Hepatitis B virus (HBV) infection is one of the major causes of hepatic cirrhosis and hepatocellular carcinoma in endemic areas ; the current study has determined that the different HBV genotypes have very important impacts on response to antiviral therapy [2, 3], in particular interferon treatment. LAM as a potent inhibitor of HBV reverse transcriptase activity is able to decrease serum HBV-DNA levels and improve the rate of HBeAg/anti-HBe seroconversion in patients with chronic hepatitis B (CHB). In regard to genotypes B and C, the Asian literature shows no difference in the antiviral (biochemical and virologic) response after 1 year of treatment with LAM 100 mg/daily orally in patients affected by HBeAg positive hepatitis [4–7]. These studies did not come into the conclusion and did not include some studies published recently. Data concerning the relevance of HBV genotypes in relation to response to LAM therapy are less clear. A meta-analysis is needed to combine all studies. Then in the present study, we will pool the data available and investigate the associations between genotypes B/C and response to LAM therapy susceptibility.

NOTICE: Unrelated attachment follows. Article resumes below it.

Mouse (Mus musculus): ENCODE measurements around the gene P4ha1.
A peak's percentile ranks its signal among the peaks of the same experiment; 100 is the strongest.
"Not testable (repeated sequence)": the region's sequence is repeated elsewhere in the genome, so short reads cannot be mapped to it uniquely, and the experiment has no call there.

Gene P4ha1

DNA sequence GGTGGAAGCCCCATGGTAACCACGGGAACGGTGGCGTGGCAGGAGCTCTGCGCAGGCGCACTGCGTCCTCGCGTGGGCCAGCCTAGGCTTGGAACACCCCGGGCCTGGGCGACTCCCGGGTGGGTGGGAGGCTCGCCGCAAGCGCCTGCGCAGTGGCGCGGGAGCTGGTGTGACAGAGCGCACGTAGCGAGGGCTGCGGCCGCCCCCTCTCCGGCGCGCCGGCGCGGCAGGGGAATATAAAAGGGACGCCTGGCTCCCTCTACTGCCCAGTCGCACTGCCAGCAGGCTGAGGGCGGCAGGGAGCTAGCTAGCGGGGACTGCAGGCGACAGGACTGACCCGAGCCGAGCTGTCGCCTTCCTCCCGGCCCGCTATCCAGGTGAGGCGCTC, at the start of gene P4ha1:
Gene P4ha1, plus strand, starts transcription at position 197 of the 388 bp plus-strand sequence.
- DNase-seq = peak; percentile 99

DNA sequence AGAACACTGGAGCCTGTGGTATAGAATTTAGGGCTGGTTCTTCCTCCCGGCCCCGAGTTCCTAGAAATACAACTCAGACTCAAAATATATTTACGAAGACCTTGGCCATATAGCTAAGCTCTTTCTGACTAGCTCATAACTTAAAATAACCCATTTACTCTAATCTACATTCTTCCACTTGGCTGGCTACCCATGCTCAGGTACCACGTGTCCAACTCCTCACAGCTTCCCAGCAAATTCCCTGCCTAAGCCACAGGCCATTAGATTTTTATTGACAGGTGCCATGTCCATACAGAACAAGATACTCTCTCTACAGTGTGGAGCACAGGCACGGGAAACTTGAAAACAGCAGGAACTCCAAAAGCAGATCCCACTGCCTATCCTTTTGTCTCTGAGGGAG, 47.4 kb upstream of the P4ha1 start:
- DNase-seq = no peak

2.1. Testing Method
HBeAg and anti-HBe were tested by chemiluminescence enzyme immunoassay (CLEIA). The serum HBV DNA level in all the samples was quantified by the real-time PCR method. The detection limit of this assay was 100 copies/mL. The HBV genotype was determined by restriction fragment length polymorphism.
2.2. Study Selection
Several databases (PubMed, Web of Science, Science Direct, and CNKI Database) were searched through June 2012 for all publications on the association between genotype B/C and response to LAM therapy. The search terms were as follows: “genotype B” or “genotype C,” “LAM,” “HBeAg clearance,” and “DNA conversion of negative.” In addition, we also searched references of retrieved articles.
2.3. Inclusion and Exclusion Criteria